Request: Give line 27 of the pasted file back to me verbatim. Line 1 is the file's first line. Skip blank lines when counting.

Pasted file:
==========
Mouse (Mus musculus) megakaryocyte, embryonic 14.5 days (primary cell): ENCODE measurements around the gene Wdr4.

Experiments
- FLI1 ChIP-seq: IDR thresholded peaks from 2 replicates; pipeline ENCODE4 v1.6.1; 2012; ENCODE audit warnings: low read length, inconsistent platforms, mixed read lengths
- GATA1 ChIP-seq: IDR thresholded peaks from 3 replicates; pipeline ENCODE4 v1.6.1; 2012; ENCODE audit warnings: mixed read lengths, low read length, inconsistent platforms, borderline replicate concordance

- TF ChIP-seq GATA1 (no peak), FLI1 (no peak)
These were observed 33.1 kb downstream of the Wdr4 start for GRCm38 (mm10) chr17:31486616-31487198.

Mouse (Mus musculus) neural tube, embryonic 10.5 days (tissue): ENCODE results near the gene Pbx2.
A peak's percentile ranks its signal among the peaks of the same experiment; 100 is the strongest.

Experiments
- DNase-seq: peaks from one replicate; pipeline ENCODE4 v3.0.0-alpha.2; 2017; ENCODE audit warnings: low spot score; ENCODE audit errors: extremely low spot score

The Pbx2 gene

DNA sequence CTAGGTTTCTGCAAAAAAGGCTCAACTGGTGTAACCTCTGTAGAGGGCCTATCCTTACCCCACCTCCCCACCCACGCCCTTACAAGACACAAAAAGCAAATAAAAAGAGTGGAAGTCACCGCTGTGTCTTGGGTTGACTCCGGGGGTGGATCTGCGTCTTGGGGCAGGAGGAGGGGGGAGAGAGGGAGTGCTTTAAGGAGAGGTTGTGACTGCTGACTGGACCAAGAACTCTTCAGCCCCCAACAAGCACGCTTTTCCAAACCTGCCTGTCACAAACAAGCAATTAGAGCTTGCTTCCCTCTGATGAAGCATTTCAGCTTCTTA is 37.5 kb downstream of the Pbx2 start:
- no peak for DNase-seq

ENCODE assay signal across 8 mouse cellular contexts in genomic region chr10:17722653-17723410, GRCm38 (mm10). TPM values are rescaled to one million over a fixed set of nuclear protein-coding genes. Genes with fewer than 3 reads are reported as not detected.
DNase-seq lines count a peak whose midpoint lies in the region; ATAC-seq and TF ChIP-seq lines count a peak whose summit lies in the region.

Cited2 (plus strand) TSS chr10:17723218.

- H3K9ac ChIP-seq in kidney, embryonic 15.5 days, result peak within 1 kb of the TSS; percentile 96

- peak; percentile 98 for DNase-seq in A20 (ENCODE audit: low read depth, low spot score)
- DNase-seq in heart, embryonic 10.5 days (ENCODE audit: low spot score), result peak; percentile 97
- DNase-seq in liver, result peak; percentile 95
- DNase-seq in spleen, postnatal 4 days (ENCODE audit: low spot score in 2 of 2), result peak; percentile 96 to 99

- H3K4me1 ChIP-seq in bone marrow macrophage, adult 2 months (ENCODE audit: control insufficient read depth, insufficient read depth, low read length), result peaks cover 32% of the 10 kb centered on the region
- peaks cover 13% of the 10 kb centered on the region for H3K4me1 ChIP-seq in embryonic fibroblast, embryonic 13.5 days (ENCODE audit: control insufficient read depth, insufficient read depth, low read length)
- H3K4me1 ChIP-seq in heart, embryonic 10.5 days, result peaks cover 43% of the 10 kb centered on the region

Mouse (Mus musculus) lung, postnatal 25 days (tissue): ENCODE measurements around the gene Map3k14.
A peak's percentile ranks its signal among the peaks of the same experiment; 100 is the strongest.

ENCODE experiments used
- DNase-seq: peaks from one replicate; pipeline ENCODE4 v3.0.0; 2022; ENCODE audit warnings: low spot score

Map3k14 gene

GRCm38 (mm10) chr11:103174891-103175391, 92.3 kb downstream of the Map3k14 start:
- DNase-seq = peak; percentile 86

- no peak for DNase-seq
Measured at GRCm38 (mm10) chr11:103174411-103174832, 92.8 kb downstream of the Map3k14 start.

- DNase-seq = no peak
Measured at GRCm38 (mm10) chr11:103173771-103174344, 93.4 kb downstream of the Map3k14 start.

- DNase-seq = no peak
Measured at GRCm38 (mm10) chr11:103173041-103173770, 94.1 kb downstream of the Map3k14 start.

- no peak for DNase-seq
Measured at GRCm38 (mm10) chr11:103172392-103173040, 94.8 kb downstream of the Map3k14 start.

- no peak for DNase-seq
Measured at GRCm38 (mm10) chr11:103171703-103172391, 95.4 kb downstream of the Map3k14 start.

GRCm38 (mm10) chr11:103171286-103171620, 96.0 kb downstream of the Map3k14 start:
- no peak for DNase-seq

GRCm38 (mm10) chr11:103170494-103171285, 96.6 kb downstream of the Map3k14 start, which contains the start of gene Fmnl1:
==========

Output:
ENCODE experiments used